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Peak productivity is an allusive thing.

sleep-and-productivity

Peak productivity is an elusive thing, like the perfect chocolate chip cookie: done right, nothing could be better, done wrong, and things could get crunchy (although I like my cookies a little crunchy, to each his own). Employers and HR professionals are consistently testing engagement methods and benefits offerings to find the secret recipe for perfect employee engagement rates. But they may be missing one key factor: Sleep.

No sleep, no good.

Not getting enough sleep can substantially decrease workplace productivity, safety and the overall health of employees. And this also causes some red eyes for employers as well. One recent study found that fatigue-related productivity losses were estimated to cost $1,967 per employee annually. When 35% of Americans don’t get the recommended seven hours of sleep each night, this number adds up.

Not getting enough sleep can also cause severe health problems such as obesity, heart disease, depression and diabetes. Not to mention it shortens life expectancy. So, how much sleep should you get? The recommended amount for highest health gains is seven to nine hours a night.

How much sleep should we be getting?

I know you’re thinking, “Who gets nine hours of sleep a night? That’s impossible!” We understand that the busy professional may find nine hours unattainable. However, getting less than six hours of sleep can start negatively impacting your health. To figure out how much sleep you need, start on the weekends. Go to sleep when you’re sleepy and wake up naturally (no alarm clocks!) and see how many hours you’ve snoozed.

Now, keep in mind, if you’re already sleep deprived you may sleep more during this experiment, sometimes up to 10 hours. But once you continuously test for a few weekends, your body will adjust and start sleeping normal hours.

To acknowledge the elephant in the room, many working professionals don’t get enough sleep because of our “always on” workplace culture. That blue glow in the middle of the night from scrolling through emails is not good for sleep health. Additionally, if you’re answering/sending emails at 10 o’clock at night, there is someone on the other end who feels stressed or is getting woken up with those pesky alerts. Not good for anyone’s sleep.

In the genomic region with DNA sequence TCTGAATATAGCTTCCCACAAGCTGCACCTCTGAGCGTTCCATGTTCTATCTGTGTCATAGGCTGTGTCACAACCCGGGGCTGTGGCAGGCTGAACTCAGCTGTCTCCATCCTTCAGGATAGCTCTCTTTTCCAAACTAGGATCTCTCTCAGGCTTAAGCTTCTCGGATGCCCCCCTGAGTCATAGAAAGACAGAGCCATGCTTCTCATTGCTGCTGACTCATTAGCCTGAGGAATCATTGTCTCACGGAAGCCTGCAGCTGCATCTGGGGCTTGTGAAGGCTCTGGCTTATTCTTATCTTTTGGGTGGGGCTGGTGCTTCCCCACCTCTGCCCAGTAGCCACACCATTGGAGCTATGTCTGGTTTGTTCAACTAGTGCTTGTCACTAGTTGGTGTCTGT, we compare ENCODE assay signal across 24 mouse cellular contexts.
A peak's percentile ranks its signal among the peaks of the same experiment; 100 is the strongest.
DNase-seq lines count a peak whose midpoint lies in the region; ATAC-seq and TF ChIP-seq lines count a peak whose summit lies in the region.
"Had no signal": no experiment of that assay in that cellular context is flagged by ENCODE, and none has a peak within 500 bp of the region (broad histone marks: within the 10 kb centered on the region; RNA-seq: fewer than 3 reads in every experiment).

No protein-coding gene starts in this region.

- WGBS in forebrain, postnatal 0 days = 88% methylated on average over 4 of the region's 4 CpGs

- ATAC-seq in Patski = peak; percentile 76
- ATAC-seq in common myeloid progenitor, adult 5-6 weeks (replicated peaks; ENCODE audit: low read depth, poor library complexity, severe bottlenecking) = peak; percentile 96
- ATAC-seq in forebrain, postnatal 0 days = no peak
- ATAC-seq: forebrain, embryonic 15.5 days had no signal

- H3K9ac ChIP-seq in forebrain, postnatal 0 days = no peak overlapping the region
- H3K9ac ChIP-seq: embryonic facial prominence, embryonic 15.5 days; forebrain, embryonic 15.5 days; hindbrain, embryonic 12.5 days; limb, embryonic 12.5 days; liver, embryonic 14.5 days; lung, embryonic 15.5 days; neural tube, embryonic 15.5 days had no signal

Creating a culture that respects off-hours is key to helping employees (and you) get enough sleep. Some other tips to keep in mind:

  • Respect timing. As Daniel Pink has said, timing is everything. According to his theory, everyone has a peak, trough and recovery in their productivity schedules—a natural ebb and flow. At peak productivity, you should be diving into those hard projects. At the trough, think about doing your administrative tasks when your focusing abilities are a little lackluster. Then, in your recovery, think about tackling your creative to-do’s. There are three categories that employees will fall into. Those that peak later in the day are called Owls. Larks peak during early hours. And Third Birds peak somewhere in the middle. Keep this in mind when you’re scheduling meetings. Your Owl employees may not be in the best shape at your 7:30 am meeting due to lack of sleep.
  • Flexibility is key. Time and again, workplace flexibility is voted as one of the best benefits for employee productivity, retention and engagement. Plus, workplace flexibility helps promote healthy sleep time. For example, it gives employees the option of coming in a little later to catch up on sleep if they worked late. This allows them to feel refreshed and ready for a new day!
  • Be empathetic. Not all workplaces can be Google headquarters, which are complete with nap pods for employees to rest and refresh. Empathy, instead, can be your secret weapon to helping employees get enough sleep. Keep communication open and be sure to encourage your employees to be honest about their needs. By listening, you can help employees feel good about getting the rest/sleep they need for better workplace productivity and overall health.

Want to learn more about the importance of sleep? Watch our video below!

Tracey Sleep

View all Posts by Tracey Orman